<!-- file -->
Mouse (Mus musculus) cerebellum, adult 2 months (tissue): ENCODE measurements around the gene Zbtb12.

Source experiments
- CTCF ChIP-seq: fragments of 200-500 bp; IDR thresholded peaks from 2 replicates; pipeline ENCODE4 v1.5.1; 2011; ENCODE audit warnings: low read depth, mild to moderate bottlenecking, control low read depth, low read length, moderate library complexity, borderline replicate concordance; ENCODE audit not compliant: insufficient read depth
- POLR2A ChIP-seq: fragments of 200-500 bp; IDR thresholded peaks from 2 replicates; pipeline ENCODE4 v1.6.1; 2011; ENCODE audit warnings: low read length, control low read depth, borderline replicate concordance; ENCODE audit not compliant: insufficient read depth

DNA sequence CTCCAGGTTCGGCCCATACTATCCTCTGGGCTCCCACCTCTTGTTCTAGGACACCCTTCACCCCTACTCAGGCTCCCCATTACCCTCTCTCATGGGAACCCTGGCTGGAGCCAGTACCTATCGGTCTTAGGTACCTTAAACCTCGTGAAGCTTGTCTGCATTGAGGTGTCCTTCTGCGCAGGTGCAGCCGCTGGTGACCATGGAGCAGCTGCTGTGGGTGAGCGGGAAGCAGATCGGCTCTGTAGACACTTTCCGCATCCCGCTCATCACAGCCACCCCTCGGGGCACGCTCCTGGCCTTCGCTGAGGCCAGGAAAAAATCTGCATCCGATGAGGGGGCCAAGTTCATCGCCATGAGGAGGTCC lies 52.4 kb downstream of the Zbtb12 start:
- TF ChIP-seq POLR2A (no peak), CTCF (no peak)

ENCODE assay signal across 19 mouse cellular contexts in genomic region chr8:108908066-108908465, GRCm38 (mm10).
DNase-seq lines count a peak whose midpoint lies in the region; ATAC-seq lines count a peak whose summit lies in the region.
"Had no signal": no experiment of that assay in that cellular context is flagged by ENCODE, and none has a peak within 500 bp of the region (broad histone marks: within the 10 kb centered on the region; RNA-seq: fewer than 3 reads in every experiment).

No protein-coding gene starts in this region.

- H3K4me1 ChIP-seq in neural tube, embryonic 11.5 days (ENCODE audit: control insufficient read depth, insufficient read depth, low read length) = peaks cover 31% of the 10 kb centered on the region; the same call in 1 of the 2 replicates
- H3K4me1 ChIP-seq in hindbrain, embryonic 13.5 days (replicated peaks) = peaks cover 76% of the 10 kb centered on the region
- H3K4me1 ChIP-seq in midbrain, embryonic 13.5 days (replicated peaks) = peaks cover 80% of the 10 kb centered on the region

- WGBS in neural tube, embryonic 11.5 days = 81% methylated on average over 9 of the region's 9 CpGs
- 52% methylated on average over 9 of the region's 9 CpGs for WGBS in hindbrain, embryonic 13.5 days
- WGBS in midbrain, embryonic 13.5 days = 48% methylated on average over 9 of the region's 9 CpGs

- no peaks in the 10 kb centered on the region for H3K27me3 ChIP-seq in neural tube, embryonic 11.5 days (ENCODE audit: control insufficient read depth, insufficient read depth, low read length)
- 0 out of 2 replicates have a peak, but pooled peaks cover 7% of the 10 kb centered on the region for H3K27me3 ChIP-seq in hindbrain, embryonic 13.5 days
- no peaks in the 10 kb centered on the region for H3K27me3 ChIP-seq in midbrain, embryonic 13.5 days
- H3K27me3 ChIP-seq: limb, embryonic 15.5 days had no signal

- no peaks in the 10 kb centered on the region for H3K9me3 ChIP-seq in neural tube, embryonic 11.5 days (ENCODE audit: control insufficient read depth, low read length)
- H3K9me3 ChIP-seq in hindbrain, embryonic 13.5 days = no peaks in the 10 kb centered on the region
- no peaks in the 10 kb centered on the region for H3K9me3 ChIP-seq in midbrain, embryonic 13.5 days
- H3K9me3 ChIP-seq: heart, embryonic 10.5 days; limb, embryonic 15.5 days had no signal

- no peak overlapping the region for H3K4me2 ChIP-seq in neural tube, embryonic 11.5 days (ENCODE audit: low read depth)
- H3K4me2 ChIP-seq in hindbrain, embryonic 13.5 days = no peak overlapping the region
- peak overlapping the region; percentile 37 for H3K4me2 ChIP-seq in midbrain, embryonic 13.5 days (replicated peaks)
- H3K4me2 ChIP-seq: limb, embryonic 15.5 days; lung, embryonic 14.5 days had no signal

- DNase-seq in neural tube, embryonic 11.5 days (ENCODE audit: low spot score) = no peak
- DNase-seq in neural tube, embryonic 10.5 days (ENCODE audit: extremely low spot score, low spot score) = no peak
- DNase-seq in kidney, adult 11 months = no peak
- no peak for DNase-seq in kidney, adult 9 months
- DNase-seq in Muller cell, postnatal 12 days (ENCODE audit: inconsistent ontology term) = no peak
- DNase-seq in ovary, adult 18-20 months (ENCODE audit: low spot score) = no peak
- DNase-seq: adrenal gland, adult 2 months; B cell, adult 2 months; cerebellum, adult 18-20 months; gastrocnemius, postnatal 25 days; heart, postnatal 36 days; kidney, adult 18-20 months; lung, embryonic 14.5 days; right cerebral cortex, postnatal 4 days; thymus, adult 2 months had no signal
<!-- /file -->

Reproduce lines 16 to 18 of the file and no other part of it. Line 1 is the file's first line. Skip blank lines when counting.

- WGBS in midbrain, embryonic 13.5 days = 48% methylated on average over 9 of the region's 9 CpGs

- no peaks in the 10 kb centered on the region for H3K27me3 ChIP-seq in neural tube, embryonic 11.5 days (ENCODE audit: control insufficient read depth, insufficient read depth, low read length)
- 0 out of 2 replicates have a peak, but pooled peaks cover 7% of the 10 kb centered on the region for H3K27me3 ChIP-seq in hindbrain, embryonic 13.5 days